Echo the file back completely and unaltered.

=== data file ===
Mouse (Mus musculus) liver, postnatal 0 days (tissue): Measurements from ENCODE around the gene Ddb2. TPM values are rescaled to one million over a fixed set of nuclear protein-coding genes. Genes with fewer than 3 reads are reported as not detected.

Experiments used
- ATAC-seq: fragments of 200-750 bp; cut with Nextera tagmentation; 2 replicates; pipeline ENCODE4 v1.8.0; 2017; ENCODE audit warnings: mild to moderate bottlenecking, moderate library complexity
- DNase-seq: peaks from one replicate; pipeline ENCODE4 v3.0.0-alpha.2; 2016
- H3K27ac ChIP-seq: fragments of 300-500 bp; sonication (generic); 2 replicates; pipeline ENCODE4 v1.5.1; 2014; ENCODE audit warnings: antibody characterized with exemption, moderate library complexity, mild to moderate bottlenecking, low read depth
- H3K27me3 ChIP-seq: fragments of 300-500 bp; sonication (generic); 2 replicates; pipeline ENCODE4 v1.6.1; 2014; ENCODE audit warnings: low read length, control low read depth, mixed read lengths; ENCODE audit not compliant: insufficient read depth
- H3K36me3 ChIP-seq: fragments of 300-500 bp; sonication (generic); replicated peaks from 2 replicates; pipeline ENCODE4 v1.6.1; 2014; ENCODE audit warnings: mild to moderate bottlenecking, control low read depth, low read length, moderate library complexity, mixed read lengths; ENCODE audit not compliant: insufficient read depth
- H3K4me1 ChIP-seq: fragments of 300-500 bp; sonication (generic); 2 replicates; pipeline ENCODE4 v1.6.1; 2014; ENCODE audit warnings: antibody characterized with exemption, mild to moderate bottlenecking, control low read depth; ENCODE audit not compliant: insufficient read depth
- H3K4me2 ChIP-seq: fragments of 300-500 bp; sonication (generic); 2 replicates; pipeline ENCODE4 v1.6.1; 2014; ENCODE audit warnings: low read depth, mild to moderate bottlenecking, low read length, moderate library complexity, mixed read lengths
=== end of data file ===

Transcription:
Mouse (Mus musculus) liver, postnatal 0 days (tissue): Measurements from ENCODE around the gene Ddb2. TPM values are rescaled to one million over a fixed set of nuclear protein-coding genes. Genes with fewer than 3 reads are reported as not detected.

Experiments used
- ATAC-seq: fragments of 200-750 bp; cut with Nextera tagmentation; 2 replicates; pipeline ENCODE4 v1.8.0; 2017; ENCODE audit warnings: mild to moderate bottlenecking, moderate library complexity
- DNase-seq: peaks from one replicate; pipeline ENCODE4 v3.0.0-alpha.2; 2016
- H3K27ac ChIP-seq: fragments of 300-500 bp; sonication (generic); 2 replicates; pipeline ENCODE4 v1.5.1; 2014; ENCODE audit warnings: antibody characterized with exemption, moderate library complexity, mild to moderate bottlenecking, low read depth
- H3K27me3 ChIP-seq: fragments of 300-500 bp; sonication (generic); 2 replicates; pipeline ENCODE4 v1.6.1; 2014; ENCODE audit warnings: low read length, control low read depth, mixed read lengths; ENCODE audit not compliant: insufficient read depth
- H3K36me3 ChIP-seq: fragments of 300-500 bp; sonication (generic); replicated peaks from 2 replicates; pipeline ENCODE4 v1.6.1; 2014; ENCODE audit warnings: mild to moderate bottlenecking, control low read depth, low read length, moderate library complexity, mixed read lengths; ENCODE audit not compliant: insufficient read depth
- H3K4me1 ChIP-seq: fragments of 300-500 bp; sonication (generic); 2 replicates; pipeline ENCODE4 v1.6.1; 2014; ENCODE audit warnings: antibody characterized with exemption, mild to moderate bottlenecking, control low read depth; ENCODE audit not compliant: insufficient read depth
- H3K4me2 ChIP-seq: fragments of 300-500 bp; sonication (generic); 2 replicates; pipeline ENCODE4 v1.6.1; 2014; ENCODE audit warnings: low read depth, mild to moderate bottlenecking, low read length, moderate library complexity, mixed read lengths